Volcanoes: The prophetic silence before the violence

Tilca volcano in Nicaragua erupting(Credit: Diana Roman/Carnegie Institution of Science)

We often think of volcanoes as sleeping giants that could erupt in a rain of fire with little notice. But it turns out that restless volcanoes do, in fact, give us some notice about when they're going to blow – and it's not quite the kind of warning you'd expect. Scientists from around the world intensively monitored an active volcano in central America and say they've begun to crack the code.

The team set up a comprehensive sensor network around the active Telica volcano in Nicaragua to collect data from a sequence of eruptions. They discovered that the volcano went relatively quiet just before eruptions.

"It is the proverbial calm before the storm," explained Carnegie Institution for Science volcanologist Diana Roman. "The icing on the cake is that we could also use these quiet periods to forecast the amount of energy released."

Unlike dormant volcanoes that exhibit clear changes in seismic activity before most eruptions, discerning similar changes in an already active volcano is more difficult. That's because they tend to register much more seismic activity, making it harder to establish a baseline for relative calm.

Think of it as watching two people sleep and predicting when one will wake. It would be easier to predict that a sound, motionless sleeper is about to wake at the first sign of motion. This would be harder to do with a restless sleeper who tosses and turns frequently while still asleep.

The team tracked 50 explosions during the broader eruption period at Telica and found 35 were preceded by quiet periods of a half-hour or longer. Conversely, only two of the 50 came without any quiet "warning" period. They measured quiet periods ranging from six minutes to over 10 hours leading up to the largest explosion.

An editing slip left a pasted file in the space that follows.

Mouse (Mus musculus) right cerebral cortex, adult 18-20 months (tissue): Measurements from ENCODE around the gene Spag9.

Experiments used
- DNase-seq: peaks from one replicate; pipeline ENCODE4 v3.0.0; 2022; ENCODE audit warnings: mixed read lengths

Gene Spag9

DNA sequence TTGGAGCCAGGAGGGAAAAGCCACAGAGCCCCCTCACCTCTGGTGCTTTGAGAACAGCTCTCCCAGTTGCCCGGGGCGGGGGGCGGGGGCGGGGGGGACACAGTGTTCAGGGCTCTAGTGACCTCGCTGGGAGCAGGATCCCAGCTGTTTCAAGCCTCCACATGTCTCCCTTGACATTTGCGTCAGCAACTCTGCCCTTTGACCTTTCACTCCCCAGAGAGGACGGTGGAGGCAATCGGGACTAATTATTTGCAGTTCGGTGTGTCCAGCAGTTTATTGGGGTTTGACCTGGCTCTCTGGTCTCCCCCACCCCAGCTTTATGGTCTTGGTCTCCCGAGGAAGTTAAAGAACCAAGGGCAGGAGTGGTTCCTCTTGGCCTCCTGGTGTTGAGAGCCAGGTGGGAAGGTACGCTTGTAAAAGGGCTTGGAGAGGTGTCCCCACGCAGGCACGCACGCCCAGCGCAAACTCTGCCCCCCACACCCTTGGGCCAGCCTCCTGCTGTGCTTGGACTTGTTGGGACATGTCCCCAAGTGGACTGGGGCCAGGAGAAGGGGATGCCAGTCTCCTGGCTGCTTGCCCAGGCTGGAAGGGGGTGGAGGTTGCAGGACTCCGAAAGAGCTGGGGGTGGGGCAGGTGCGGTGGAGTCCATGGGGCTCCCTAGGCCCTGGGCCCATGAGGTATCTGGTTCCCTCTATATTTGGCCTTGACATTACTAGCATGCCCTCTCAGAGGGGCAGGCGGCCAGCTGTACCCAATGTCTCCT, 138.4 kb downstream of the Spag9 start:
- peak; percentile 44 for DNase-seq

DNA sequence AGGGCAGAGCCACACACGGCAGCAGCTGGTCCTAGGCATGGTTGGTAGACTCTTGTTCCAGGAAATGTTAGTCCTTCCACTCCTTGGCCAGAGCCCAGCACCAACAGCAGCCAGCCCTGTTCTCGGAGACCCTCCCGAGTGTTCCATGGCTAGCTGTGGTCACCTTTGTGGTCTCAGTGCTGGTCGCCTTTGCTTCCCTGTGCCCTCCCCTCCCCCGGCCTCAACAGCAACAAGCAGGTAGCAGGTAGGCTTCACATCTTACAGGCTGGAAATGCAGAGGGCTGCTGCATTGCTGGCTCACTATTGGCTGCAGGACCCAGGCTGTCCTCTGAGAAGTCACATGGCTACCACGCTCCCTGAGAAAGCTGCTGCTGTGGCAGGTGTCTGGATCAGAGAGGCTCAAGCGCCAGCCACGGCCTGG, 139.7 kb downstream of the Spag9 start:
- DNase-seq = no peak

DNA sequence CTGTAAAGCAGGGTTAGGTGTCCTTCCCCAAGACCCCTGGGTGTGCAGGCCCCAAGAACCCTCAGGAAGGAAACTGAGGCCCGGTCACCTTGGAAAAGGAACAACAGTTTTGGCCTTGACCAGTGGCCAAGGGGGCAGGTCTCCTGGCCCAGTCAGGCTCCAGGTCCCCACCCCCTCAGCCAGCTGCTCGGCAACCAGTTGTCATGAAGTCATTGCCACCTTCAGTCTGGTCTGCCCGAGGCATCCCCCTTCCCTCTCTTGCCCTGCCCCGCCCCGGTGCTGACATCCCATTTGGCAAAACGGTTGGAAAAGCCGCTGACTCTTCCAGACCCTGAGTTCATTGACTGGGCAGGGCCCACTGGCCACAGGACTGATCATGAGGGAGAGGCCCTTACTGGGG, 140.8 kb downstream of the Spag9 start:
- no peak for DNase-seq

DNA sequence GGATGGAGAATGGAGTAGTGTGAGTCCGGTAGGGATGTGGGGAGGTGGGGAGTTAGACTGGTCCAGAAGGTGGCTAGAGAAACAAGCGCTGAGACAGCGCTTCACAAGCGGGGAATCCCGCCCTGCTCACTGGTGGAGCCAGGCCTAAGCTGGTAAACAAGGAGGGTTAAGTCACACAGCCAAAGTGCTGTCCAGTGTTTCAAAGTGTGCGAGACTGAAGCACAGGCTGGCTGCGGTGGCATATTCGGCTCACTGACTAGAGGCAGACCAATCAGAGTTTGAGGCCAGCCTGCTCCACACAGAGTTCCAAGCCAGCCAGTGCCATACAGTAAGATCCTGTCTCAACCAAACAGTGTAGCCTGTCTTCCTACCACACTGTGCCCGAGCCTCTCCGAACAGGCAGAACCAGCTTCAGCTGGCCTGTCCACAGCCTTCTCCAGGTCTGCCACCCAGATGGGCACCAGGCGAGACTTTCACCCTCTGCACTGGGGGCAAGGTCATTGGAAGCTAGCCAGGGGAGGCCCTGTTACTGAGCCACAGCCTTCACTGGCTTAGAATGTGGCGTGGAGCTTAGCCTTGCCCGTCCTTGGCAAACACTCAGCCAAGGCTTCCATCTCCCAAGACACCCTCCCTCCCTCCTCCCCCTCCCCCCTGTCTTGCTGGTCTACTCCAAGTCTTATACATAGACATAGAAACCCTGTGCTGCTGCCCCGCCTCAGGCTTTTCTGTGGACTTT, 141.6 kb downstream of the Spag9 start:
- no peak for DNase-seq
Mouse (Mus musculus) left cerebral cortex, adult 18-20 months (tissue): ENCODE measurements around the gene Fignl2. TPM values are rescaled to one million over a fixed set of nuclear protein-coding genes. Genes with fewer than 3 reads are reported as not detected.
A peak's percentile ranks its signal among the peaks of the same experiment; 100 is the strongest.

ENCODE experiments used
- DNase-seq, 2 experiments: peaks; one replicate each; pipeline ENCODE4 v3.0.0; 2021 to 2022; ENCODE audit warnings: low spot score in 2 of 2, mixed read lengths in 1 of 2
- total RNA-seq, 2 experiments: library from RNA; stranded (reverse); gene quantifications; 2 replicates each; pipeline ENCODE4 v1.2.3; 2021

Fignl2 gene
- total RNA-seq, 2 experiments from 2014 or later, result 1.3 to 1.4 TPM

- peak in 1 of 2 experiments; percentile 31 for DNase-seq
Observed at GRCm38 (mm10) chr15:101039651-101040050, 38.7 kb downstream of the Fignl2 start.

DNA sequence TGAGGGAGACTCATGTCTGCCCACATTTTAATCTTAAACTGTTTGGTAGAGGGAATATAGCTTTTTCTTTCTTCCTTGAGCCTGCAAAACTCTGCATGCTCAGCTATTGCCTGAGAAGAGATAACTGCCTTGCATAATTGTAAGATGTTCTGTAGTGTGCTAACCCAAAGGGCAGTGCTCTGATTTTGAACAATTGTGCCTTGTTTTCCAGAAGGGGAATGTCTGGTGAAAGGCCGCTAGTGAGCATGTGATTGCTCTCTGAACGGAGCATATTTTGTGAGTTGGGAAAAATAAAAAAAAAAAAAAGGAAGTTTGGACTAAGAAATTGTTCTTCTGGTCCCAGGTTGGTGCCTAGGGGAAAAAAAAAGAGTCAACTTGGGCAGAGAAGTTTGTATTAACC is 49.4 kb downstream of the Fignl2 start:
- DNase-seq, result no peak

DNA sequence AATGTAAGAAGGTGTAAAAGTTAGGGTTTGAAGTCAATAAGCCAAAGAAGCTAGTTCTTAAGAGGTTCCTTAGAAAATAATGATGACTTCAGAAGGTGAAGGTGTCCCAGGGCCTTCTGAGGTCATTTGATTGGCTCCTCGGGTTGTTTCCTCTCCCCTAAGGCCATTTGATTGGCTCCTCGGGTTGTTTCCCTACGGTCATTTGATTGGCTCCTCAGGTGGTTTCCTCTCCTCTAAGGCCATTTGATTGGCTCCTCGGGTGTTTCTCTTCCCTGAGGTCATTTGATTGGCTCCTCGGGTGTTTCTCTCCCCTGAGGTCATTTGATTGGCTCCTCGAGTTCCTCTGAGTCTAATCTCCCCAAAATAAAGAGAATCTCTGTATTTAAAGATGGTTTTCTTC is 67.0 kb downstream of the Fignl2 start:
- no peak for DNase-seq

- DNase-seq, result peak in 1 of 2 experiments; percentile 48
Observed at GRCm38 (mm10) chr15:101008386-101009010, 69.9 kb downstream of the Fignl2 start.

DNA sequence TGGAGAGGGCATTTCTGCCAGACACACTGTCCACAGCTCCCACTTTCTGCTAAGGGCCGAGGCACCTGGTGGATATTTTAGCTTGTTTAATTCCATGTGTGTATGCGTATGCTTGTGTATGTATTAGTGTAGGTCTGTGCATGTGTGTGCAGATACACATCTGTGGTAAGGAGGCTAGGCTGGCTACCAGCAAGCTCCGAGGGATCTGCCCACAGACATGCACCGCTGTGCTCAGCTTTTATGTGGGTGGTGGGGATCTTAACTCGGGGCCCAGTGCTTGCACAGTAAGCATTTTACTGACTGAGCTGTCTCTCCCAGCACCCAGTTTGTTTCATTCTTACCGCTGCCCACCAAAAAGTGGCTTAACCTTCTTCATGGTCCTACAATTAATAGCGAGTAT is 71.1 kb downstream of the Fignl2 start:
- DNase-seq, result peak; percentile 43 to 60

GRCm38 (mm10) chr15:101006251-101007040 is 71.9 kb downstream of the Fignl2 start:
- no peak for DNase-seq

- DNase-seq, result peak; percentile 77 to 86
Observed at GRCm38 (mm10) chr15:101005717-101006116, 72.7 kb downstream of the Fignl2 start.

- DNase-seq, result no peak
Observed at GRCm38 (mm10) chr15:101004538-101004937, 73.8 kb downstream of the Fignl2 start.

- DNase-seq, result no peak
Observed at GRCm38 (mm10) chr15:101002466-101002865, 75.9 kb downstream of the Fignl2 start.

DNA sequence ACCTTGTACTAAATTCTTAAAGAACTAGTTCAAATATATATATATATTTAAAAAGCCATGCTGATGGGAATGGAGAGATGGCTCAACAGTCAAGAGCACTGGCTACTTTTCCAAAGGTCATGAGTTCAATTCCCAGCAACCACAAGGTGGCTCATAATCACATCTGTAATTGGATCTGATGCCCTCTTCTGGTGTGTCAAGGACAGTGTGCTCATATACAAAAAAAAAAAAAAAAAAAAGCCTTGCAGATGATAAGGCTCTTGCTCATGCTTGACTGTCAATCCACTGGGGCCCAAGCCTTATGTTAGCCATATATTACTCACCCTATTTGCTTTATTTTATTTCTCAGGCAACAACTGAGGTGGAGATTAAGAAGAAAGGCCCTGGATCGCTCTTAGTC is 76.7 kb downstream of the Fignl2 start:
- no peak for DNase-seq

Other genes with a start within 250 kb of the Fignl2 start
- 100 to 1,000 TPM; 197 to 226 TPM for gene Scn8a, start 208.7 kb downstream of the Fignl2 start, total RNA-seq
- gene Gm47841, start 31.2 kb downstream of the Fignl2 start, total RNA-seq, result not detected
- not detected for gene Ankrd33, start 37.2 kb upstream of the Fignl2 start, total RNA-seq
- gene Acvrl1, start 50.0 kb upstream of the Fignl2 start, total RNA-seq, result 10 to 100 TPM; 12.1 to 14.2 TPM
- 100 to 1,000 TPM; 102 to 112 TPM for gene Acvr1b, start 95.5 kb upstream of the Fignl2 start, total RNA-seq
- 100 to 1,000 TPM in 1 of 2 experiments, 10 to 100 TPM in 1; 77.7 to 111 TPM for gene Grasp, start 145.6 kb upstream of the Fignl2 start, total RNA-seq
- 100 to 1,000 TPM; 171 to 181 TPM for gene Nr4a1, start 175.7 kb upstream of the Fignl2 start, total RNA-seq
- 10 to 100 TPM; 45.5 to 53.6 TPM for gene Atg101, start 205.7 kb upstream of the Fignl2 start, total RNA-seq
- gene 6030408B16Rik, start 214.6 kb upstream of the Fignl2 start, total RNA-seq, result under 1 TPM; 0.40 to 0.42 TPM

In other words, longer quiet periods at an active volcano could mean the silence will be broken by a particularly powerful eruption.

The researchers say that the calm periods are linked to vents being sealed off — perhaps by mineral precipitation or the settling of rock near the volcano's surface. This would trap gas underground but also lead to a build-up of pressure that would eventually blow. The longer the quiet period, the more pressure that builds up and the more violent the resulting eruption.

Like another recent method that uses atomic clocks and the theory of relativity, the measurement of time is key to the prediction process, although in a much more straightforward manner.

Roman worked with team members from Oxford, Penn State and national universities in Iceland and Nicaragua to publish the research in the most recent issue of the journal Earth and Planetary Science Letters.

Roman says their monitoring method could be used to create short-term eruption warnings.

"Our work has now quantified that quiet periods can be used for eruption forecasts and that longer quiet periods at recently active volcanoes could indicate a higher risk of energetic eruptions," she says.

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